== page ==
25. Liability of corporations  

This chapter discusses the ways in which organizations and their members might be held liable in criminal law. It covers personal liability of individuals within an organization; vicarious liability; corporate liability: by breaching a statutory duty imposed on the organization, by committing strict liability offences, by being liable for the acts of individuals under the identification doctrine, and the specific statutory liability of organizations for homicide under the Corporate Manslaughter and Corporate Homicide Act 2007; and liability of unincorporated associations.

Chapter

Cover An Introduction to Tort Law

6. Vicarious Liability  

Celebrated for their conceptual clarity, titles in the Clarendon Law Series offer concise, accessible overviews of major fields of law and legal thought. This chapter discusses the law on vicarious liability. In principle, a person is not liable in negligence unless he is in breach of a duty owed by him to the claimant. Quite often, however, a person who is not in breach of any duty incumbent on himself is nevertheless liable, and strictly liable, for torts committed by someone else. His liability is then said to be ‘vicarious’. The principal instance of vicarious liability is that of the employer for his employees. Persons may also be liable for those engaged in a joint enterprise with them, whether as fellow conspirator or partner in a firm.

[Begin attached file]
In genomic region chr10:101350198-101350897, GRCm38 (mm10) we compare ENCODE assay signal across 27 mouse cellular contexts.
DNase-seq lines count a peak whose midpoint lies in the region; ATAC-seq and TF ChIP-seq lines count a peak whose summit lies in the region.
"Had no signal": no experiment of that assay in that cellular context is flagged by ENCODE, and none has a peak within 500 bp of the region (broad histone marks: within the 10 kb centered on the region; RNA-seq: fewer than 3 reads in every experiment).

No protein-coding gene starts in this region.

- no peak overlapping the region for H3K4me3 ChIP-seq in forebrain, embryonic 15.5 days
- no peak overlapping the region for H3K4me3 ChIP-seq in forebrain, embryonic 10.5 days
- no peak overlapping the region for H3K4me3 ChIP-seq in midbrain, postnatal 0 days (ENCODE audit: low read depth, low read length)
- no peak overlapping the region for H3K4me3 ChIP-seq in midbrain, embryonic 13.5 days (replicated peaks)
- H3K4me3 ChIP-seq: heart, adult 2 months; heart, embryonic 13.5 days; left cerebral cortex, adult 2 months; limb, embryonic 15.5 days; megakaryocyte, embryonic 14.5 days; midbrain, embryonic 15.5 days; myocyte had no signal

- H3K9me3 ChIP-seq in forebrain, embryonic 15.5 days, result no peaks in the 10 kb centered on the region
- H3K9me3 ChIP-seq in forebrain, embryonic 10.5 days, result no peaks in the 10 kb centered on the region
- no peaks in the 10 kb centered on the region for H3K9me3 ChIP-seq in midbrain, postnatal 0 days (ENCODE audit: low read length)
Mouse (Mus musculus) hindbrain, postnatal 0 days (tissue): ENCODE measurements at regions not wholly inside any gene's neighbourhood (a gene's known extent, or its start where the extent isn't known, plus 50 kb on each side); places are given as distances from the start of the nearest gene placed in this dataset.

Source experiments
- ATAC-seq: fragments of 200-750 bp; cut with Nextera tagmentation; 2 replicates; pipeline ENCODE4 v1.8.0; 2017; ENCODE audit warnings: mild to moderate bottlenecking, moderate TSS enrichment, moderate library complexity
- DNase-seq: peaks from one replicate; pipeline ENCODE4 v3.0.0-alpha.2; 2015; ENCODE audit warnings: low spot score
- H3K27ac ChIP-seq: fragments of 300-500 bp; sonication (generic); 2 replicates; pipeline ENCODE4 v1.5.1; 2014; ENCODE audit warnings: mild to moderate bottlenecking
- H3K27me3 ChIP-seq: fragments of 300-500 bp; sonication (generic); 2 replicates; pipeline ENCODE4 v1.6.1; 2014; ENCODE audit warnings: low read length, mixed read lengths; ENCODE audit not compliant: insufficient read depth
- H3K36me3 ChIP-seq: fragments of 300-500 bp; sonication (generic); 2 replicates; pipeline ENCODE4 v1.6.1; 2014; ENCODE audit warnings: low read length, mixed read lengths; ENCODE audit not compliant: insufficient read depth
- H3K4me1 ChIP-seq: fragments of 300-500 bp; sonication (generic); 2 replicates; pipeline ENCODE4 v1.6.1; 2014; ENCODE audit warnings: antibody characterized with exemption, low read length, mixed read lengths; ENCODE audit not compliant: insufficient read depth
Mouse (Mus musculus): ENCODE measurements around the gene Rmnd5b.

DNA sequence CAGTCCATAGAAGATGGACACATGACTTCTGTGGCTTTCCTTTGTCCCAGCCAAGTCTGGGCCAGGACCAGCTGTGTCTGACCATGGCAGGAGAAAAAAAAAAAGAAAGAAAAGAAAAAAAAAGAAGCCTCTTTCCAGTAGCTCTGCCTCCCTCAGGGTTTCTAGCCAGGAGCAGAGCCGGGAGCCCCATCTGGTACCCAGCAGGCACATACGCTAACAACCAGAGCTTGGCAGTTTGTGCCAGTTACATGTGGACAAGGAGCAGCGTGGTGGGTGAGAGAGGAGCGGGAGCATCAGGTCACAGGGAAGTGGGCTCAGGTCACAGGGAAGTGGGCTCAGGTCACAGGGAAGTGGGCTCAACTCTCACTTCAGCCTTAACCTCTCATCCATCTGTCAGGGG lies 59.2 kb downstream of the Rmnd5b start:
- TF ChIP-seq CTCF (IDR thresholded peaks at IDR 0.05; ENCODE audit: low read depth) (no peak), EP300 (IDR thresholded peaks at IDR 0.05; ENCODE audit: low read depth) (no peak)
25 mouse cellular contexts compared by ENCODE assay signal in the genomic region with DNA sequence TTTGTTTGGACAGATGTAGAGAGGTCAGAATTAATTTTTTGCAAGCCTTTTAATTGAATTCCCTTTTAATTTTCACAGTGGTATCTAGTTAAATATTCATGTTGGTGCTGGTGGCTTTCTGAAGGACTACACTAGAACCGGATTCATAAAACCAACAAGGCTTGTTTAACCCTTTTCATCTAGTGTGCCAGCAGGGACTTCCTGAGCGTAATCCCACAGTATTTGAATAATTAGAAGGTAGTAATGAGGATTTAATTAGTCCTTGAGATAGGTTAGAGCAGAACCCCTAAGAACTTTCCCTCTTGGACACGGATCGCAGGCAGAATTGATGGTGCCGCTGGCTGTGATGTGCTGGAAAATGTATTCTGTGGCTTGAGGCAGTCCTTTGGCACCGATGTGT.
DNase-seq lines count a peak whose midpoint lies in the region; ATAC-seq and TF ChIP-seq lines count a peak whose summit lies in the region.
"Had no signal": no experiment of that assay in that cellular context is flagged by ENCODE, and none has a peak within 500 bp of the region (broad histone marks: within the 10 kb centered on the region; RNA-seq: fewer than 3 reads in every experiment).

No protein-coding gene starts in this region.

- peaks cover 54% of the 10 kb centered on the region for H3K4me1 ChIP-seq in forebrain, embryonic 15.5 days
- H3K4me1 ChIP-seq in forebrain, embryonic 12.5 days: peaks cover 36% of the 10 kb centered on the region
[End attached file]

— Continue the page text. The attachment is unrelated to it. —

Book

Cover Casebook on Tort Law

Kirsty Horsey and Erika Rackley

Kidner’s Casebook on Torts provides a comprehensive, portable library of the leading cases in the field. It presents a wide range of carefully edited extracts, which illustrate the essence and reasoning behind each decision made. Concise author commentary focuses the reader on the key elements within the extracts. Statutory materials are also included where they are necessary to understand the subject. The book examines the tort of negligence including chapters on the basic principles of duty of care, omissions and acts of third parties, the liability of public bodies, psychiatric harm, economic loss, breach of duty, causation and remoteness of damage and defences. It goes on to consider three special liability regimes—occupiers’ liability, product liability and breach of statutory duty—before turning to discussion of the personal torts and land torts. It concludes with chapters on vicarious liability and damages.